One of the first symptoms will be difficulty sleeping, van Gorp says. This often is a key indicator of stress and anxiety, he says. They also may be more temperamental and short with colleagues or family members. An increase in alcohol intake or other substance use can indicate that stress is becoming problematic, he adds.

“Intrusive thoughts will be a problem, such as reliving the moment a patient died without family members present or a patient going into cardiac arrest,” van Gorp says. “They may not want to talk about any of this to family or friends, but the thoughts will be intrusive.”

Effects Will Show in Quality Metrics

The stress and aftereffects of the pandemic response will show up in quality metrics, says Eugene Lipov, MD, a board-certified physician in anesthesiology and pain management. He is chief medical officer at the Stella Center and has treated hundreds of military and civilian patients with PTSD, pioneering the adaption of a procedure called stellate ganglion block (SGB) for treating trauma-related symptoms.

Lipov advises paying particular attention to error rates of all types, including diagnosis and medication errors.

“I think those rates are going to go sky high now. I’ve been a physician for 32 years. At the end of the day, I’m tired, so think about how tired your physicians must be when they are working long hours with a high patient volume. At the same time, they are terrified of getting the virus themselves and taking it home to their families,” Lipov says. “No physician can perform at his or her best under those conditions during the pandemic. We will see lasting effects that hinder their performance long after.”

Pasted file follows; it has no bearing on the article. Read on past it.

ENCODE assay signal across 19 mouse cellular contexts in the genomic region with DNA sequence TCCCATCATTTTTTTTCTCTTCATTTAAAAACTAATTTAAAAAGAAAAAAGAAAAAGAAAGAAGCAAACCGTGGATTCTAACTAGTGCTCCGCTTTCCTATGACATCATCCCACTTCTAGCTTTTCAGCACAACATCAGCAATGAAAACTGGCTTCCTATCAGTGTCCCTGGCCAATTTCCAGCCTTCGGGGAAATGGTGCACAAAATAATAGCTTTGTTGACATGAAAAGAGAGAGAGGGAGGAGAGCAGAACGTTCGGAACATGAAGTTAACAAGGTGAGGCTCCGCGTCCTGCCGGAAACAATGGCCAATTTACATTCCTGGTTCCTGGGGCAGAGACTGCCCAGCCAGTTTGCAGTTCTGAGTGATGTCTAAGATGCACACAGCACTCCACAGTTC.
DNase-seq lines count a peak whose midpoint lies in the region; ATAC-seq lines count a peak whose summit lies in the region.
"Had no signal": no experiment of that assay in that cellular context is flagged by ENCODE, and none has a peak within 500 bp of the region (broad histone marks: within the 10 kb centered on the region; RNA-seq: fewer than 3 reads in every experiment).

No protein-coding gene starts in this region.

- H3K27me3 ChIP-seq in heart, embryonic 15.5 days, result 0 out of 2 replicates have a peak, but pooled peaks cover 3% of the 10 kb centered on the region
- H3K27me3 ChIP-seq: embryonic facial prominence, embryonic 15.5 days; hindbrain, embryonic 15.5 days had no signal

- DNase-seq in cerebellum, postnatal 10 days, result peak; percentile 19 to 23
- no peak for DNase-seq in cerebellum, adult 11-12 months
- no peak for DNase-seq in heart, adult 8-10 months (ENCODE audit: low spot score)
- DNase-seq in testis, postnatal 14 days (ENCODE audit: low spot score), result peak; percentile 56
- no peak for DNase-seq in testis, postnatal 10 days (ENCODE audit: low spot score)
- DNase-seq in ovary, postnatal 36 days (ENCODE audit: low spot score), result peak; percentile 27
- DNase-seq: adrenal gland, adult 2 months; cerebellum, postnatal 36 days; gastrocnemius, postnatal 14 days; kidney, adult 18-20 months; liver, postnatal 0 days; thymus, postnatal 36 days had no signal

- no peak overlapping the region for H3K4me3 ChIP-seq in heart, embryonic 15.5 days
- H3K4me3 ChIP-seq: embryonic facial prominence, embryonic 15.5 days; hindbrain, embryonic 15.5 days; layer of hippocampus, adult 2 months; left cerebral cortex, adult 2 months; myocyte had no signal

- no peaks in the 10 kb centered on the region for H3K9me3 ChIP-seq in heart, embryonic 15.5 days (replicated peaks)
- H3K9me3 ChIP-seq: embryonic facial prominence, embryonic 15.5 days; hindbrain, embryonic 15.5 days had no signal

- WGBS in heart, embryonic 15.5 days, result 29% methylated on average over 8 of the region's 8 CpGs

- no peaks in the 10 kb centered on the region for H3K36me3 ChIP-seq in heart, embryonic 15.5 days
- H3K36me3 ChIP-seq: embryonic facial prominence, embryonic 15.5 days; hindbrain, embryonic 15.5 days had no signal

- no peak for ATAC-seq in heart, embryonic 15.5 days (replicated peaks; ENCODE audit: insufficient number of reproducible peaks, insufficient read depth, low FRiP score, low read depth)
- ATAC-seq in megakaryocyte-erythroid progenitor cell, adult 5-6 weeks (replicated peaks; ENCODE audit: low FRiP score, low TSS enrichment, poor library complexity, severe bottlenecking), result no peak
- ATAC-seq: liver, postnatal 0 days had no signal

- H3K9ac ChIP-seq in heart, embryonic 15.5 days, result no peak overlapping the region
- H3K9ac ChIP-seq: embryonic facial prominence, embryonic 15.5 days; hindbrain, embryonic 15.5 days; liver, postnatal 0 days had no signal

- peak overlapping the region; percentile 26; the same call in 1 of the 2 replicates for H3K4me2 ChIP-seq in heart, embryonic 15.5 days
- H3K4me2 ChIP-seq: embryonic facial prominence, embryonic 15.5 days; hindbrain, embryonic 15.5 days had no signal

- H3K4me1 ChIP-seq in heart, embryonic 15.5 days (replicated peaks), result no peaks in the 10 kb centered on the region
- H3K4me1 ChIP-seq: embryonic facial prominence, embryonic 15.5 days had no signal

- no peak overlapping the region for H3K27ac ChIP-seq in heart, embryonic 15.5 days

One metric to watch is the conversion rate from a patient’s first visit to continuing care, Springer says. Patients vote with their feet, even if they cannot pinpoint what they did not like about the first visit with a healthcare worker, Springer says. A low conversion rate after an initial visit could signal trouble.

“That is an underexamined metric that I think we should look at. In the context of the COVID-19 experience, patient transfer rates would be a good gauge of whether a physician is consciously engaging trust and getting patients to dig into their care,” she says. “There will always be some doctors who have lots of patient transfer requests, and some who have almost none. If you look at those metrics now, some of those high performers who have done a good job engaging their patients will suddenly have a shift in those metrics.”

Van Gorp also suggests watching for any changes in patient or peer review ratings.

“It’s analogous to how if parents are getting divorced, the child often has a decline in grades. The same thing happens with physicians under extreme stress,” van Gorp says. “Performance appraisals and scores on patient satisfaction surveys often go down because the physician is unable to perform at the usual level of competence, even if he or she does not recognize that drop in performance.”

Intervene When Symptoms Show

A change in performance should prompt an intervention that helps healthcare workers understand how the pandemic experience may have lasting effects, and how to cope, Springer says. Many healthcare workers suffering from pandemic aftereffects will not recognize that as the cause of their ongoing stress or performance issues, she says. Without proper intervention, performance may continue to degrade.

The hospital should seek to help healthcare workers rather than punish them. Administrators should help healthcare workers avoid placing all the blame on themselves as too weak or unable to cope.

“A shift in that kind of metric most likely will be the result of their traumatic experience, rather than core to who they are as a physician,” Springer suggests. “It would be a shame to lose good physicians because we are not supporting them well in this massive trauma they are facing.”